I moved 21 posts to a new topic: Shareholder discussion on adopting an open source license
Thanks Ben. Could you describe the difference, if any, between this copyright notice and that of the closest major open source license such as GPL ?
Is it possible to release part of the client so that only some functions of nu can be copied, and contributors can still make meaningful contribution to the released part?
The type of license here is the same permissive model that both Bitcoin and Peercoin use. I do not believe that it follows the “standard” MIT disclosure exactly, but it is drafted in the spirit of a “copy left” license.
I do not see the benefit fo releasing only a portion of the source, vs. all of the source. There are technical challenges that we’d be artificially burdening ourselves with if we decided to go that way. The important parts of Nu are the Shareholders, the extended Community, and the multi-disciplinary skills and product vision of the development team. Those cannot easily be recreated.
Thanks for the pointer. Interesting read.
who will be holding the copyright? Is Nu Developers a valid legal entity?
Very interesting question. Who does for Bitcoin? The Bitcoin Foundation?
You do not need to be a legal entity to claim copyright over work you have produced.
Here’s an alternative that ultimately provides what I had in mind:
Let’s refocus this conversation away from the topic of “is this a good idea” and back to the discussion around the contents of the motion itself. I’d like to formally introduce the motion within the next two days, so to do that I need to know for sure if there are parts that need to be updated before I hash the final text.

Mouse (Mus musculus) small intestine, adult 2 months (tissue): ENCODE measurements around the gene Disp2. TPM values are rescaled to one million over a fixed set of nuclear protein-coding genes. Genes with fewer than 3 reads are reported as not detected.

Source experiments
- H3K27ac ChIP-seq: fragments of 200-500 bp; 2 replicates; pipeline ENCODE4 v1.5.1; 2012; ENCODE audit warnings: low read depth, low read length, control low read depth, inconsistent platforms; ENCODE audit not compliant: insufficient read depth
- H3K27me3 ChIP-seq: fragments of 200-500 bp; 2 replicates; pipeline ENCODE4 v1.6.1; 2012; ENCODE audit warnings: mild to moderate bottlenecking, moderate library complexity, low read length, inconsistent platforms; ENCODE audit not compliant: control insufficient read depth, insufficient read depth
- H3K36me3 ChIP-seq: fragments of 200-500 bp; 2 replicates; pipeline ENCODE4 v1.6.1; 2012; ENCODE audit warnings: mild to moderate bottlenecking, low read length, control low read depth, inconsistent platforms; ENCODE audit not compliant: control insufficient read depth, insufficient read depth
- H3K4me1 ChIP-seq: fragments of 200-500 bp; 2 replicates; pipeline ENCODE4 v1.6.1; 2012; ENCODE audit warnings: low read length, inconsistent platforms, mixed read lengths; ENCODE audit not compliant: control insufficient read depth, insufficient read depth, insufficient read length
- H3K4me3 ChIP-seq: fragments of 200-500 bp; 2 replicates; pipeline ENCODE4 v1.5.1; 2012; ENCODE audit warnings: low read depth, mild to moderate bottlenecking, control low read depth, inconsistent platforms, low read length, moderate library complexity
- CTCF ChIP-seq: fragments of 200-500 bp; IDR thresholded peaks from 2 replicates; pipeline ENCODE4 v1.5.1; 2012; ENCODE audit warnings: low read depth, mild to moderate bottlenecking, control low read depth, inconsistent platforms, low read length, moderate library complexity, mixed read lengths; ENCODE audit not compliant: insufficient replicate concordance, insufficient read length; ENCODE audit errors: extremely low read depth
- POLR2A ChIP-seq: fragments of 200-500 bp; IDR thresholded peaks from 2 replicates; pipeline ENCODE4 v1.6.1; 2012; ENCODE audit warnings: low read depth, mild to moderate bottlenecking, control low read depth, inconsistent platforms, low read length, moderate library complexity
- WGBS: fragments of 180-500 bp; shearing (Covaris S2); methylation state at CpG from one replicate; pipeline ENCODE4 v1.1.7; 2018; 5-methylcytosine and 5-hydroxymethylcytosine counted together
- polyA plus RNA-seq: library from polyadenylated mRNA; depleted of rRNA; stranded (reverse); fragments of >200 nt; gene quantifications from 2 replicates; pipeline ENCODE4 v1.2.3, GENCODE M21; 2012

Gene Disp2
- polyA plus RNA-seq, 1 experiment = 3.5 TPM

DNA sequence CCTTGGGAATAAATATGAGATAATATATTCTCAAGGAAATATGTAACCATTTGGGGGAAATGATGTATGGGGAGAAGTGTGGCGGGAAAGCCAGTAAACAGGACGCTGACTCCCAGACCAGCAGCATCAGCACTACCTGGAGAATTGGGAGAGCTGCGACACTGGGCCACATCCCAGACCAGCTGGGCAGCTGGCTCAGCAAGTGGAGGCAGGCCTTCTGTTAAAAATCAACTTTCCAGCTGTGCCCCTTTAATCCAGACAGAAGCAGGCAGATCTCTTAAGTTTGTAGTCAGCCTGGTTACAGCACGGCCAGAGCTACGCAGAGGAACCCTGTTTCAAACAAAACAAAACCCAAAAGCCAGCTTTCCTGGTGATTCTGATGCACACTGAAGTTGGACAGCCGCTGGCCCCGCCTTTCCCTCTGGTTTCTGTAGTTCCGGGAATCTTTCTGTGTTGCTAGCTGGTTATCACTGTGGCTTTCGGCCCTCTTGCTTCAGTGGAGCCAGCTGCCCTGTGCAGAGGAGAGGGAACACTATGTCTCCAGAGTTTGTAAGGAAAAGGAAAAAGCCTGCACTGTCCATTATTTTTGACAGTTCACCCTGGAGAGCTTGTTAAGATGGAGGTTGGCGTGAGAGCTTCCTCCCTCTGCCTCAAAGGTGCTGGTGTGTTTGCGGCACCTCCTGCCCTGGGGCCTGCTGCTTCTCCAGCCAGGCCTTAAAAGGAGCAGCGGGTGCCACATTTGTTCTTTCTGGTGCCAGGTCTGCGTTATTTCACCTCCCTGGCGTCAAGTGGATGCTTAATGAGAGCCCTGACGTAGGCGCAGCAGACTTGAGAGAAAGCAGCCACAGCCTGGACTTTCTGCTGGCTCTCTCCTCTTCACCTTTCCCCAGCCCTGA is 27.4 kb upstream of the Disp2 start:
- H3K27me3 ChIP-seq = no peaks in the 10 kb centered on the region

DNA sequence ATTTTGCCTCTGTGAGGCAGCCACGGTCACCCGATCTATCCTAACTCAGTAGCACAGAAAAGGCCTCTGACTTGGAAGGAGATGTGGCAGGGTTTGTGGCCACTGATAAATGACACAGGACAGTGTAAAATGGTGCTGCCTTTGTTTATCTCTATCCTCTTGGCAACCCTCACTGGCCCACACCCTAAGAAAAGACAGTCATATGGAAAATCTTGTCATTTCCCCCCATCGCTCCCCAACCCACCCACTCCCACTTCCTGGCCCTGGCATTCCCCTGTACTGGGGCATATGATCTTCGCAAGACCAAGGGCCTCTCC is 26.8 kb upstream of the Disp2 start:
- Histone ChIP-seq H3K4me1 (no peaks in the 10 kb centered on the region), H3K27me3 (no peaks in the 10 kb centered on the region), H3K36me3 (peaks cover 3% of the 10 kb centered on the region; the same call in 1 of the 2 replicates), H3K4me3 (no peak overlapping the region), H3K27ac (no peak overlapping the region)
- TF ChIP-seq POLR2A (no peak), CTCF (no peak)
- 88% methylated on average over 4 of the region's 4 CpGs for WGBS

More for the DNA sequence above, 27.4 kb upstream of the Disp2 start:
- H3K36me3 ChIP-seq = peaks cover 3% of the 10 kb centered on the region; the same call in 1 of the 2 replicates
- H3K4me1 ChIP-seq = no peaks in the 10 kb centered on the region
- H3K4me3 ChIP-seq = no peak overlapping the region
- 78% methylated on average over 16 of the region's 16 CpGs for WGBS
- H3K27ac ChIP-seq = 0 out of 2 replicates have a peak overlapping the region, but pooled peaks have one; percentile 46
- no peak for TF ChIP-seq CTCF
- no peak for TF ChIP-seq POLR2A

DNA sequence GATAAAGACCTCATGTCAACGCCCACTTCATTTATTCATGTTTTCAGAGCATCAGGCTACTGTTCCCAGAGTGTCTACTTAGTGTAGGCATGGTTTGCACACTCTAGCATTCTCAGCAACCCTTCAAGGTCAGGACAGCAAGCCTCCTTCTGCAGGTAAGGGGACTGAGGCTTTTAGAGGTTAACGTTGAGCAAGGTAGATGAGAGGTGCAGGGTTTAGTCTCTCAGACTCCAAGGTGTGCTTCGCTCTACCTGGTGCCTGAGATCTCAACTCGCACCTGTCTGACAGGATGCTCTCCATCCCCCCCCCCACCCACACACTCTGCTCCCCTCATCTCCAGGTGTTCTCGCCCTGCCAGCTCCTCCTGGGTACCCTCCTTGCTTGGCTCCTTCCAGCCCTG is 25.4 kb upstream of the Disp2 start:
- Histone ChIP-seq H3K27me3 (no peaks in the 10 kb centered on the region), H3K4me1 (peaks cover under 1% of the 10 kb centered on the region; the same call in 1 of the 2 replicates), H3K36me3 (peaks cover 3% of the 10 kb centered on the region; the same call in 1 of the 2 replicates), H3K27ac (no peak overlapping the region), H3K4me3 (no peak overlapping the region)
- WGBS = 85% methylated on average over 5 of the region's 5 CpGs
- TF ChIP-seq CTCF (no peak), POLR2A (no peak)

I love this idea. I for one would be a strong proponent of releasing all of the source code under version 3 of GNU’s GPL. This would give us a distinction from all of the MIT-licensed coins. We would start a whole new branch of coins licensed under the GPL, and in doing so, we may find favorable positioning within Linux distributions, which are also licensed under the GPL.
(peerbox uses GPL3 too)
Discussion on whether we should or should not open source the software has been moved to this topic so discussion of the language and license of this motion can continue unobstructed.
30 days may not be enough. The devs will have a lot of other tasks on their hand. Think how many delays it takes for a version to roll out. 90 days might cut it.
I was thinking 60 days, but 90 is probably better. It doesn’t mean we have to wait that long, but it gives us the flexibility if we need it. This is a good idea.
We have been able to push out hot fixes in 24 hours when required. Cutting and compiling an “open” version of the software is straight forward.
I do not expect that the open source version is different from the last closed release; just a version number update.
Let’s not allow this to drag on for up to three months after the shareholders have cast their votes in favor of it.
Would very much like to see publication of the source code under GPL3 at the time that author(s) feel the risk of clone-coins is remote enough.
Why do you like GPLv3 rather than MIT, or another type of license?
Licensing is not my expertise. As a programmer I know:
The Free Software Foundation ( https://www.fsf.org/ )and the GPLv3 exist to preserve rights for the author(s) of software. In case GPL3 is becoming restrictive for a project’s goals, the author(s) are free to re-license their work under a more permissive license or add exceptions as amendments to the license.
Projects like: http://www.wtfpl.net/ make light of the issue.
However, I’m sure the Author(s) take their own work seriously as they must know they are leading the field of crypto-currencies. I hope they will consider the option to continue the tradition of Free Software leading the way and choose a license that will protect their work and vision.
Great idea! I’ve added an additional line onto the page.